Positron emission tomography (PET) using translocator protein (TSPO) ligands has been used to detect neuroinflammatory processes in neurological disorders, including multiple sclerosis (MS). The aim of this study was to evaluate neuroinflammation in a mouse MS model (EAE) using TSPO-PET with 18F-VC701, in combination with magnetic resonance imaging (MRI).
MOG35-55/CFA and pertussis toxin protocol was used to induce EAE in C57BL/6 mice. Disease progression was monitored daily, whereas MRI evaluation was performed at 1, 2, and 4 weeks post-induction. Microglia activation was assessed in vivo by 18F-VC701 PET at the time of maximum disease score and validated by radioligand ex vivo distribution and immunohistochemistry at 2 and 4 weeks post-immunization.
In vivo and ex vivo analyses show that 18F-VC701 significantly accumulates within the central nervous system (CNS), particularly in the cortex, striatum, hippocampus, cerebellum, and cervical spinal cord of EAE compared to control mice, at 2 weeks post-immunization. MRI confirmed the presence of focal brain lesions at 2 weeks post-immunization in both T1-weighted and T2 images. Of note, MRI abnormalities attenuated in later post-immunization phase. Neuropathological analysis confirmed the presence of microglial activation in EAE mice, consistent with the in vivo increase of 18F-VC701 uptake.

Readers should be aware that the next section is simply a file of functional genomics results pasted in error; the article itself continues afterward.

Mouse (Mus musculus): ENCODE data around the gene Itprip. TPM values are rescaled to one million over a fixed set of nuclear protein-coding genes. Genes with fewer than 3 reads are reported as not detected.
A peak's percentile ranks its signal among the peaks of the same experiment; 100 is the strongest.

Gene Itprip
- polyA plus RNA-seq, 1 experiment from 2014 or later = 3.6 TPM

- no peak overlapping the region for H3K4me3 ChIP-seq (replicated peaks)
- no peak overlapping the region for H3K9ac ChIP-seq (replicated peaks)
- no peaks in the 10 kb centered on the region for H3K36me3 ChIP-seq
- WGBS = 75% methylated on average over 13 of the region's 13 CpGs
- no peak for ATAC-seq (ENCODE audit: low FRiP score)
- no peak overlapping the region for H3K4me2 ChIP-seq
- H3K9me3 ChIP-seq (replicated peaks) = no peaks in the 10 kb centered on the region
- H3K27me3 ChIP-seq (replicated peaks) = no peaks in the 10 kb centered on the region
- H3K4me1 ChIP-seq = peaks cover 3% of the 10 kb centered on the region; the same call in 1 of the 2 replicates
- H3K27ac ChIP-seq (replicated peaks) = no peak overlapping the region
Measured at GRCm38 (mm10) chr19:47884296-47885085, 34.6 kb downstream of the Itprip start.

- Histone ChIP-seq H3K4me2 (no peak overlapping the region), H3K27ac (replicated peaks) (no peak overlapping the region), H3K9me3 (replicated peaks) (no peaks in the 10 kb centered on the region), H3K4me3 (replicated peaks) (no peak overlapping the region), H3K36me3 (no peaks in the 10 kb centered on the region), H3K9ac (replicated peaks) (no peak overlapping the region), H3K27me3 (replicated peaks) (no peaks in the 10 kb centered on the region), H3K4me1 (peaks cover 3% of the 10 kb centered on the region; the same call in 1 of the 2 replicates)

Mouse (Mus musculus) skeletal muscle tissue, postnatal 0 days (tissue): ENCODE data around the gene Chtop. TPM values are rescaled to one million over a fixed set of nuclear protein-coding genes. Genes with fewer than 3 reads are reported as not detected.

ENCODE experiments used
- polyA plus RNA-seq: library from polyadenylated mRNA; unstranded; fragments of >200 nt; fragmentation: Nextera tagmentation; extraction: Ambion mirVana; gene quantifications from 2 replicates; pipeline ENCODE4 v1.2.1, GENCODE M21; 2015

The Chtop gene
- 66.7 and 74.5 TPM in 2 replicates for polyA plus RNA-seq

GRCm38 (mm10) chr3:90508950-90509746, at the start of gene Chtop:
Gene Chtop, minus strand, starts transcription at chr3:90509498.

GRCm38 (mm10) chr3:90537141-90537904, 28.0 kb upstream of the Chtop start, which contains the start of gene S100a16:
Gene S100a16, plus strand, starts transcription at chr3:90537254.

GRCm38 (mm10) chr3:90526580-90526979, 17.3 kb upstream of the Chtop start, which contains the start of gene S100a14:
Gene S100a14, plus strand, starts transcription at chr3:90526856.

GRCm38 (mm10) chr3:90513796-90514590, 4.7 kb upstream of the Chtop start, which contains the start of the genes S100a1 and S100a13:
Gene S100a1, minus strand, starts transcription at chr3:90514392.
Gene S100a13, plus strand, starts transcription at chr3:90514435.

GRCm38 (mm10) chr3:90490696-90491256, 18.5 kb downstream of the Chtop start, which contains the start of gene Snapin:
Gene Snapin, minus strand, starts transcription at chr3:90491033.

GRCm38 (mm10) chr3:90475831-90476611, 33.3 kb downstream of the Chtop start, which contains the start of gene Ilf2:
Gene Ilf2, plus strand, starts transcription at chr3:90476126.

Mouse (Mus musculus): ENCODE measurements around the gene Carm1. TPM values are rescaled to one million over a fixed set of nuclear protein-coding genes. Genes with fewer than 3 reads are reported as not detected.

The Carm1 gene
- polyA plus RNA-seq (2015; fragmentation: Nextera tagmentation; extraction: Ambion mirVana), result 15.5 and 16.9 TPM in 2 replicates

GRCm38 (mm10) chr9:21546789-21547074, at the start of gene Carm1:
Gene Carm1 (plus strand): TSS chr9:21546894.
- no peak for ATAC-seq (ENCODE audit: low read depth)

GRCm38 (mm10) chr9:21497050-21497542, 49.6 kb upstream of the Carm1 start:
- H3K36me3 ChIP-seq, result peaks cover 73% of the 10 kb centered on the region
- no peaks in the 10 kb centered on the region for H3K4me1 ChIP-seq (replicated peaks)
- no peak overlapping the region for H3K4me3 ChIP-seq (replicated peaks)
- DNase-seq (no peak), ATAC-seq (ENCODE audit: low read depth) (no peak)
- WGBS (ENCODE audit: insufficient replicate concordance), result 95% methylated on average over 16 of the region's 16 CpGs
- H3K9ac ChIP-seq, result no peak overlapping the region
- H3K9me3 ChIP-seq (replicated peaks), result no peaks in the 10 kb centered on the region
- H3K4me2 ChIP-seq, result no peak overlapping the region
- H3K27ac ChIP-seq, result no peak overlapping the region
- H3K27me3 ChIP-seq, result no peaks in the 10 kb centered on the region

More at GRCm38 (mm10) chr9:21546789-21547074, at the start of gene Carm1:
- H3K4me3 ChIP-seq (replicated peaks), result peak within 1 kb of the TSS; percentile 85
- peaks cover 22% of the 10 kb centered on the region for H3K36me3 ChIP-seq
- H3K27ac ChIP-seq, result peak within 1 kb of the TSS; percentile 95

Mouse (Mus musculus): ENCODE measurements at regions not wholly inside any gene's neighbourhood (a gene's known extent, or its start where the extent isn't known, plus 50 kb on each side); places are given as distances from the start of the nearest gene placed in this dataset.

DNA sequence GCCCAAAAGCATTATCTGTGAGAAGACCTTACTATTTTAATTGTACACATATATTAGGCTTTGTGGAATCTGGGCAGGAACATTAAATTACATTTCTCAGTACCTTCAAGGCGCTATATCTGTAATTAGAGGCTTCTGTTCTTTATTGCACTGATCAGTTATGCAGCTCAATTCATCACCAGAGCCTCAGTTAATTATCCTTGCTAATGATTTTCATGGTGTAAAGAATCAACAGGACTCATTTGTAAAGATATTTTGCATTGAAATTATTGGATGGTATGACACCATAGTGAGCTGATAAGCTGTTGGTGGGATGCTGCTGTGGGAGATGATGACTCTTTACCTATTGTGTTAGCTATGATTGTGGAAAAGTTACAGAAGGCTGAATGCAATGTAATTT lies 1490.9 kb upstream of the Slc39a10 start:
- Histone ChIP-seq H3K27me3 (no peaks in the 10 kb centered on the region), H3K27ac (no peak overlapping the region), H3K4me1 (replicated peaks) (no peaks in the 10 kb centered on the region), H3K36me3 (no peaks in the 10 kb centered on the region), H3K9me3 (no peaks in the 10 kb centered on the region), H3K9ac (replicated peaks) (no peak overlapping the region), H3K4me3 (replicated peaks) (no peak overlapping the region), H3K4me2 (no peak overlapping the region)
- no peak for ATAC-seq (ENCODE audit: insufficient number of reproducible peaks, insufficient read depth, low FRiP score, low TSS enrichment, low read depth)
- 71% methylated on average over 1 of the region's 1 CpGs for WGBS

Increase of 18F-VC701 uptake in EAE mice is strongly associated with the presence of microglia activation in the acute phase of the disease. The combined use of TSPO-PET and MRI provided complementary evidence on the ongoing disease process, thus representing an attractive new tool to investigate neuronal damage and neuroinflammation at preclinical levels.